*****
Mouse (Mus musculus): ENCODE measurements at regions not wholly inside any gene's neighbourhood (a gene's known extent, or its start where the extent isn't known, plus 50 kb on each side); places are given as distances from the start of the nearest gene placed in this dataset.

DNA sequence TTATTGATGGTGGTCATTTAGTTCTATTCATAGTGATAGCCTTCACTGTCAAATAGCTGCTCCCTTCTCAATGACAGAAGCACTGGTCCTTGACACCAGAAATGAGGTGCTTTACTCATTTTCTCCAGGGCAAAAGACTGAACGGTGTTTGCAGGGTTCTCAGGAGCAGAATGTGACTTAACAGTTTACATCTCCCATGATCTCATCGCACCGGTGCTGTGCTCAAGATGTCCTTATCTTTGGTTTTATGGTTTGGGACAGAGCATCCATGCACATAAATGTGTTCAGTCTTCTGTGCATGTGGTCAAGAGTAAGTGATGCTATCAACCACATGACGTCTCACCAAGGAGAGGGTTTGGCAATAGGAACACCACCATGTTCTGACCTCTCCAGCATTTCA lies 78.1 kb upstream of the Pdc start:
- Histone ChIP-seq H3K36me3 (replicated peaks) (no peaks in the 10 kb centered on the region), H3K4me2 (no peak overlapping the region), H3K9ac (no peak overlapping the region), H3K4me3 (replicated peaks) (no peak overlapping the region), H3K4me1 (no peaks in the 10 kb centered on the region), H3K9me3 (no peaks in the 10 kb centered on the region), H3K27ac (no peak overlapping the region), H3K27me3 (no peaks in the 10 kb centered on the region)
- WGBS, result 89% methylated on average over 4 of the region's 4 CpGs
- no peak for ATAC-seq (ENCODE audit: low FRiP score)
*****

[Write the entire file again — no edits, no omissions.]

Mouse (Mus musculus): ENCODE measurements at regions not wholly inside any gene's neighbourhood (a gene's known extent, or its start where the extent isn't known, plus 50 kb on each side); places are given as distances from the start of the nearest gene placed in this dataset.

DNA sequence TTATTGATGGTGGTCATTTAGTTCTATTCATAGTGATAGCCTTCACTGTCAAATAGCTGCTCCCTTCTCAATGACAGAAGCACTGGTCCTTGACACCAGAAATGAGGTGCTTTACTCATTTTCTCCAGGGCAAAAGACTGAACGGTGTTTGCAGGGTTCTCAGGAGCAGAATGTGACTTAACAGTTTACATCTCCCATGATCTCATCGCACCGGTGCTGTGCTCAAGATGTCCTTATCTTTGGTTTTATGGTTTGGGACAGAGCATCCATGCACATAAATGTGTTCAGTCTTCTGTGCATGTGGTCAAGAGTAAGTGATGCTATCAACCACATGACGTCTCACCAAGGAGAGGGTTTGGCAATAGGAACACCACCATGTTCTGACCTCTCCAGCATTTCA lies 78.1 kb upstream of the Pdc start:
- Histone ChIP-seq H3K36me3 (replicated peaks) (no peaks in the 10 kb centered on the region), H3K4me2 (no peak overlapping the region), H3K9ac (no peak overlapping the region), H3K4me3 (replicated peaks) (no peak overlapping the region), H3K4me1 (no peaks in the 10 kb centered on the region), H3K9me3 (no peaks in the 10 kb centered on the region), H3K27ac (no peak overlapping the region), H3K27me3 (no peaks in the 10 kb centered on the region)
- WGBS, result 89% methylated on average over 4 of the region's 4 CpGs
- no peak for ATAC-seq (ENCODE audit: low FRiP score)